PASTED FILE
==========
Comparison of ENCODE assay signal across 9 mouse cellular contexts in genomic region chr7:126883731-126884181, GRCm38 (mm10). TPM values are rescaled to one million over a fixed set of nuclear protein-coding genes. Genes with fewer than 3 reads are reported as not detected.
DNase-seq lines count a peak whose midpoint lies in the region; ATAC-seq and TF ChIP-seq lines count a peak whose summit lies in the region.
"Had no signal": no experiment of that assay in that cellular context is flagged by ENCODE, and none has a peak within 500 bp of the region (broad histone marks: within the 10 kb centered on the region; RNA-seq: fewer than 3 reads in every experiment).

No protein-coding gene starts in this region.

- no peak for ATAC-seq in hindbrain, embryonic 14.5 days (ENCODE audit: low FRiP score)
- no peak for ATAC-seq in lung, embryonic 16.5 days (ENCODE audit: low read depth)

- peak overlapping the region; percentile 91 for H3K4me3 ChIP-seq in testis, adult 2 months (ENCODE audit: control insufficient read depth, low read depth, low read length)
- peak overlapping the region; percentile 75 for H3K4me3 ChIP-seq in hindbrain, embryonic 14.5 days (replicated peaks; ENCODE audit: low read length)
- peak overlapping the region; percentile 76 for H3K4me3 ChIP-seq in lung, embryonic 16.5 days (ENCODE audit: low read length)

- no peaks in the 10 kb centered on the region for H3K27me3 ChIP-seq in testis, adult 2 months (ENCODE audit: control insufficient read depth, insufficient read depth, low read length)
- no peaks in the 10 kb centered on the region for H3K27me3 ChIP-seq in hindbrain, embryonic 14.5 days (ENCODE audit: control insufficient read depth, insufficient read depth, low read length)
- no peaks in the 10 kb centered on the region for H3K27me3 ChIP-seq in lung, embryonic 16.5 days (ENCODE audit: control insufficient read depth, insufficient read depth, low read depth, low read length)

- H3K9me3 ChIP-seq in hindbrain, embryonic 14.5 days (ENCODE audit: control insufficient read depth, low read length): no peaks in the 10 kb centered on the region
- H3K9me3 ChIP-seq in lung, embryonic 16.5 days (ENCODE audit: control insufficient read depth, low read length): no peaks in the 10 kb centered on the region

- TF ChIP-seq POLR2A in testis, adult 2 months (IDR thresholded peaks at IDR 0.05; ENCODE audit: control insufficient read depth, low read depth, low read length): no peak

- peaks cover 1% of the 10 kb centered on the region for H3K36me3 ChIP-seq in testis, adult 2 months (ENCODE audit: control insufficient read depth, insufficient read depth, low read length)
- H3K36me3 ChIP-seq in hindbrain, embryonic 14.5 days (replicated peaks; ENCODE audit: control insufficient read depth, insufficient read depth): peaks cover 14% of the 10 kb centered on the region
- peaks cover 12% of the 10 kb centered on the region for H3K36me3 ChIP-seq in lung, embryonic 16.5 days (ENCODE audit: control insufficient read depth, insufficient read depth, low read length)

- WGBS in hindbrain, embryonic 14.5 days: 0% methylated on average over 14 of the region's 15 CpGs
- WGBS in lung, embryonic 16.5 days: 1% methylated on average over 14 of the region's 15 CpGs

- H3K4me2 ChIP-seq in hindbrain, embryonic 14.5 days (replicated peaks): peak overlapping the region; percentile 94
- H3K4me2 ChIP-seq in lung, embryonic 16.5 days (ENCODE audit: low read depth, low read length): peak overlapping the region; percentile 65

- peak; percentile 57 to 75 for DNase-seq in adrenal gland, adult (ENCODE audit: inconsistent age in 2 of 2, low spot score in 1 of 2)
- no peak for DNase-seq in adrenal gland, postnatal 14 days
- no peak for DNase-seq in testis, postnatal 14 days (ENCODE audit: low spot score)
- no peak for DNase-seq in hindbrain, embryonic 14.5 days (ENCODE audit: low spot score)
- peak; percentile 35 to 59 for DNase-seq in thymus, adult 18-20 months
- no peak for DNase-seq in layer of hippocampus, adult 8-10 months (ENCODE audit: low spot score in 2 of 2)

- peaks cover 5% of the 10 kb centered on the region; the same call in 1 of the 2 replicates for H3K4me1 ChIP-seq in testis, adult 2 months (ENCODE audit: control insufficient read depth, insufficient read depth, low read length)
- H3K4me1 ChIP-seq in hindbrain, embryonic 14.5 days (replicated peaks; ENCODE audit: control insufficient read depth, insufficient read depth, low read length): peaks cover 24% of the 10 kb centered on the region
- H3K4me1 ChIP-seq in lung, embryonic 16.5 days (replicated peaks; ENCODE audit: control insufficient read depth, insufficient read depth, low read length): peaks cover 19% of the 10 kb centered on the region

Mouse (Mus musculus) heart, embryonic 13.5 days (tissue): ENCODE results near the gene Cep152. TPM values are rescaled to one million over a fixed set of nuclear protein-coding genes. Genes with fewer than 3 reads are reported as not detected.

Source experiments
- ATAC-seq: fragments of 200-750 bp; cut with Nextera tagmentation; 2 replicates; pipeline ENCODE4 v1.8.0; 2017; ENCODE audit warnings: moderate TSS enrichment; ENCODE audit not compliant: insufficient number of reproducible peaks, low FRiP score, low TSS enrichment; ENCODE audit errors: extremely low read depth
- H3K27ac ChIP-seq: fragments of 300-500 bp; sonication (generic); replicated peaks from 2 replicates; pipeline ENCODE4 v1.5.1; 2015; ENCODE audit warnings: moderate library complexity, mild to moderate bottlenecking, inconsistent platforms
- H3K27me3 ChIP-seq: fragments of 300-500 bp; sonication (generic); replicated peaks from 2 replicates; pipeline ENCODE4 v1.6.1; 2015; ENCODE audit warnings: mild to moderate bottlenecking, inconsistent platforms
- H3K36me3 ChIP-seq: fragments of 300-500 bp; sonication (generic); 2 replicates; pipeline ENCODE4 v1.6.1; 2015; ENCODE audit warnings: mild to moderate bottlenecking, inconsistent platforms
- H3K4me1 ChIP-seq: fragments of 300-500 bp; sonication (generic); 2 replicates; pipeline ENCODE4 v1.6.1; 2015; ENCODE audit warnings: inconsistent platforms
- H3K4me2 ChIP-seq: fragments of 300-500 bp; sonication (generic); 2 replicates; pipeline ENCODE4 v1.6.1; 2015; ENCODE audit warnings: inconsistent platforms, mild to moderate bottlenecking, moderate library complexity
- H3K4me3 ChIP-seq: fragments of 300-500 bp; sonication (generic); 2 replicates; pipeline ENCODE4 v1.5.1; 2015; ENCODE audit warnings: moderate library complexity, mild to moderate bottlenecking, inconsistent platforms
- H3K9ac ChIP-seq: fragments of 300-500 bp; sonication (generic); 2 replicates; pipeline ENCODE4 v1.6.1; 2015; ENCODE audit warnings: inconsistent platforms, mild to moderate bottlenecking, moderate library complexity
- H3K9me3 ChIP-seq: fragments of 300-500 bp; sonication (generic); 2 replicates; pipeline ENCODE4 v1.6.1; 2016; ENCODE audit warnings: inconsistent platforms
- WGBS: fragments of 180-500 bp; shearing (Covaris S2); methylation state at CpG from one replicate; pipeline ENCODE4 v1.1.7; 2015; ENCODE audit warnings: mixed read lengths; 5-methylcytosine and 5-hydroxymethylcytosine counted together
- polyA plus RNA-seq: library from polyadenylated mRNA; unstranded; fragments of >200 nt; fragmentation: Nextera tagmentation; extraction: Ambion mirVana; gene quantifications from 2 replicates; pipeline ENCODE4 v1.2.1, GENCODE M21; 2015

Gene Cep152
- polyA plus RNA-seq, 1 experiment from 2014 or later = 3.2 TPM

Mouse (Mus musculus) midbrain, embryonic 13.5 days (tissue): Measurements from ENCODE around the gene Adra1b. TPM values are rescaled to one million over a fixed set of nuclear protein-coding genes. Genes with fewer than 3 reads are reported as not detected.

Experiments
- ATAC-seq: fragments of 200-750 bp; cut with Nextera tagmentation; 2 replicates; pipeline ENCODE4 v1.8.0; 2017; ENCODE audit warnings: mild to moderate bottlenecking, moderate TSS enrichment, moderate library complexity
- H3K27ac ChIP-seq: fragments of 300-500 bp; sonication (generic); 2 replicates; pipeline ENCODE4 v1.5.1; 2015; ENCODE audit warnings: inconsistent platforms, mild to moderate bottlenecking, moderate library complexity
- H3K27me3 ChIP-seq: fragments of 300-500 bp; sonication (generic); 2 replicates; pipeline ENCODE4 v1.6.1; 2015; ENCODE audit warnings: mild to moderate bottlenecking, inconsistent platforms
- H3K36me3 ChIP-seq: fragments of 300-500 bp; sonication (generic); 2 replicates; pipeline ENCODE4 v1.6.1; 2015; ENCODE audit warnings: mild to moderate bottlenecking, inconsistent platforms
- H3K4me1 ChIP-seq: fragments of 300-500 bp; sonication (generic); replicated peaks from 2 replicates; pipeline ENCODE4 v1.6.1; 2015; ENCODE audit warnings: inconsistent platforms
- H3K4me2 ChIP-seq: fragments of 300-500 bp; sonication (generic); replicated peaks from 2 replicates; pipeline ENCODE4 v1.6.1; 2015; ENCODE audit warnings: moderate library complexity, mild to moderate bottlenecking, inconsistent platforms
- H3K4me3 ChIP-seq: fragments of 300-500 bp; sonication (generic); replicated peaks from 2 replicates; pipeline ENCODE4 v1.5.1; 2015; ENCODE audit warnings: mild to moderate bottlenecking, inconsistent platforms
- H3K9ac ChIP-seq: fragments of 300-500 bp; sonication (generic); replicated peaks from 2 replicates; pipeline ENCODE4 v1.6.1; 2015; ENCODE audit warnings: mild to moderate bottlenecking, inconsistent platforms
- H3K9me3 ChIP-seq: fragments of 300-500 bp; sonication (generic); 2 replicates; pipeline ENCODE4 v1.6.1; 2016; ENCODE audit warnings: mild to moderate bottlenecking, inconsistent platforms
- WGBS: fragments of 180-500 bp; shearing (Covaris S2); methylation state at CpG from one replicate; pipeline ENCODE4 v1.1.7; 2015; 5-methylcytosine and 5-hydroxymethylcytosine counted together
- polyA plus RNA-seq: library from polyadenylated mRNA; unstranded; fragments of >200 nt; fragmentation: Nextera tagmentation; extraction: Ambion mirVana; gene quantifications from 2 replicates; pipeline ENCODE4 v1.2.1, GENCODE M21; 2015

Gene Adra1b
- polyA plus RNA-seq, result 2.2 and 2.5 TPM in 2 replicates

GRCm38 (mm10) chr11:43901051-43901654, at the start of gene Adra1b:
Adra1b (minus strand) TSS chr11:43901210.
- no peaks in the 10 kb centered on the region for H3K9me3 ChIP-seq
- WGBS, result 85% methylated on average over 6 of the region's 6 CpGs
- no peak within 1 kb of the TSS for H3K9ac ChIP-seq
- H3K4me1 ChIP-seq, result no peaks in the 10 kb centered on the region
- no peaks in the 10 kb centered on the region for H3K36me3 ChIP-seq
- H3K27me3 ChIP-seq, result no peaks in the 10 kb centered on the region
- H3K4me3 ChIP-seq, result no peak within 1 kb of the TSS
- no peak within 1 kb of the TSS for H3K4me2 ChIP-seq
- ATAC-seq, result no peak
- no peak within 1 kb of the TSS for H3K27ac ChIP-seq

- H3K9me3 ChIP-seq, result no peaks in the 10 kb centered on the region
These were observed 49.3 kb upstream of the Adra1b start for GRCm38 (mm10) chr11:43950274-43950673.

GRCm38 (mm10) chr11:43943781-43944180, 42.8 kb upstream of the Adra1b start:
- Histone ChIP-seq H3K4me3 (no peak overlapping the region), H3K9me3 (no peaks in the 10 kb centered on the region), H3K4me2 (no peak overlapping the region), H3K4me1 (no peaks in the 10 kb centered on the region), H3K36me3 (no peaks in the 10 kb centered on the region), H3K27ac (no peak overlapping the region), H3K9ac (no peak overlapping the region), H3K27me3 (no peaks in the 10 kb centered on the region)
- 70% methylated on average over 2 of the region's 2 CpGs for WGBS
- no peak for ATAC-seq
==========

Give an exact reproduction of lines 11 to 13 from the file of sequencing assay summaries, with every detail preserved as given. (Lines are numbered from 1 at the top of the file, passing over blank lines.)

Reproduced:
- no peaks in the 10 kb centered on the region for H3K27me3 ChIP-seq in hindbrain, embryonic 14.5 days (ENCODE audit: control insufficient read depth, insufficient read depth, low read length)
- no peaks in the 10 kb centered on the region for H3K27me3 ChIP-seq in lung, embryonic 16.5 days (ENCODE audit: control insufficient read depth, insufficient read depth, low read depth, low read length)

- H3K9me3 ChIP-seq in hindbrain, embryonic 14.5 days (ENCODE audit: control insufficient read depth, low read length): no peaks in the 10 kb centered on the region